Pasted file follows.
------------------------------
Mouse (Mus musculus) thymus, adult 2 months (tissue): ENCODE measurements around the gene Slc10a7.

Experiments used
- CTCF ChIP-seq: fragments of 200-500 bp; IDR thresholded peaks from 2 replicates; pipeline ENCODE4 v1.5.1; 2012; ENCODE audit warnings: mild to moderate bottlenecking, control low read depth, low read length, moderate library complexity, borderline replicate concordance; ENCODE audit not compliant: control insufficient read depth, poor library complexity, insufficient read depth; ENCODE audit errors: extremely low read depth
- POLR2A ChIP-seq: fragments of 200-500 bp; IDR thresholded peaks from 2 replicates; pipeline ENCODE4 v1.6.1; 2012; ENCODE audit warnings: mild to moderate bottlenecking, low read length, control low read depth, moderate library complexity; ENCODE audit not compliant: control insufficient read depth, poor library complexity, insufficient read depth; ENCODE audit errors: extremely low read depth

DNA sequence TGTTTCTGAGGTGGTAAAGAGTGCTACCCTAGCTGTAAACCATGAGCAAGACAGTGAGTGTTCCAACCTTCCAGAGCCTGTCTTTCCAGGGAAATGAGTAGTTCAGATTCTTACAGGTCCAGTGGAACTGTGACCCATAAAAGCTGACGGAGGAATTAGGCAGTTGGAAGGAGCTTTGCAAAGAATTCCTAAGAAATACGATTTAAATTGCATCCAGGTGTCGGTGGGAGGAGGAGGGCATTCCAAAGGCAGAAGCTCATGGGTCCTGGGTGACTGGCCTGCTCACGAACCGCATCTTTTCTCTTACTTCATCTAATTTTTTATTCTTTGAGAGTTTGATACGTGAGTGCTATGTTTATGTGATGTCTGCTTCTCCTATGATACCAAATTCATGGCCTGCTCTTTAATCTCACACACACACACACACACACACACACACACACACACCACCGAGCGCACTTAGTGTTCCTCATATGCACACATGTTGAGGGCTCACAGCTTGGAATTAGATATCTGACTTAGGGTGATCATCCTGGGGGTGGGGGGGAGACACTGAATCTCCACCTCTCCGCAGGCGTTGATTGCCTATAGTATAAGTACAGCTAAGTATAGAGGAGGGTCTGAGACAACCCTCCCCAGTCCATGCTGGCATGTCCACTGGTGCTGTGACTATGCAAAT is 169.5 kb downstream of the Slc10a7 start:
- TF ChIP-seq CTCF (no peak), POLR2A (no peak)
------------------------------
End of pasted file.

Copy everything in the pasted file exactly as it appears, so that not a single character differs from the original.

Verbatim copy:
Mouse (Mus musculus) thymus, adult 2 months (tissue): ENCODE measurements around the gene Slc10a7.

Experiments used
- CTCF ChIP-seq: fragments of 200-500 bp; IDR thresholded peaks from 2 replicates; pipeline ENCODE4 v1.5.1; 2012; ENCODE audit warnings: mild to moderate bottlenecking, control low read depth, low read length, moderate library complexity, borderline replicate concordance; ENCODE audit not compliant: control insufficient read depth, poor library complexity, insufficient read depth; ENCODE audit errors: extremely low read depth
- POLR2A ChIP-seq: fragments of 200-500 bp; IDR thresholded peaks from 2 replicates; pipeline ENCODE4 v1.6.1; 2012; ENCODE audit warnings: mild to moderate bottlenecking, low read length, control low read depth, moderate library complexity; ENCODE audit not compliant: control insufficient read depth, poor library complexity, insufficient read depth; ENCODE audit errors: extremely low read depth

DNA sequence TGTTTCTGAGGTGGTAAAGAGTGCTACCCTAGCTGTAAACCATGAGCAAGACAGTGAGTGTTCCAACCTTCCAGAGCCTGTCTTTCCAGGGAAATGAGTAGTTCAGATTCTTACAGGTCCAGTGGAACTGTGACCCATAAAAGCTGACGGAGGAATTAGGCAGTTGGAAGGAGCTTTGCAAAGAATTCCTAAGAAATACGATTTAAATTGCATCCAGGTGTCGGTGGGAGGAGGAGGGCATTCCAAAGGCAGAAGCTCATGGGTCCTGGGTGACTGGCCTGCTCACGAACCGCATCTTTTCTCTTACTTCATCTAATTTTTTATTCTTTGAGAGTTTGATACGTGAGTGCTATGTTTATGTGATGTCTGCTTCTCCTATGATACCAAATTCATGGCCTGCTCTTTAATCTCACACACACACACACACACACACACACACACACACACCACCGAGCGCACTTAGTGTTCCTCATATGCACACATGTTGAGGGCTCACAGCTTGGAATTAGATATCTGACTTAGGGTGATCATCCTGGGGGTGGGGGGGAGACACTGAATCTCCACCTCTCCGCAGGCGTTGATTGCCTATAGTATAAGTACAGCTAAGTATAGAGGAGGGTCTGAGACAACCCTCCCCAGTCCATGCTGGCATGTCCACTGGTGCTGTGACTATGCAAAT is 169.5 kb downstream of the Slc10a7 start:
- TF ChIP-seq CTCF (no peak), POLR2A (no peak)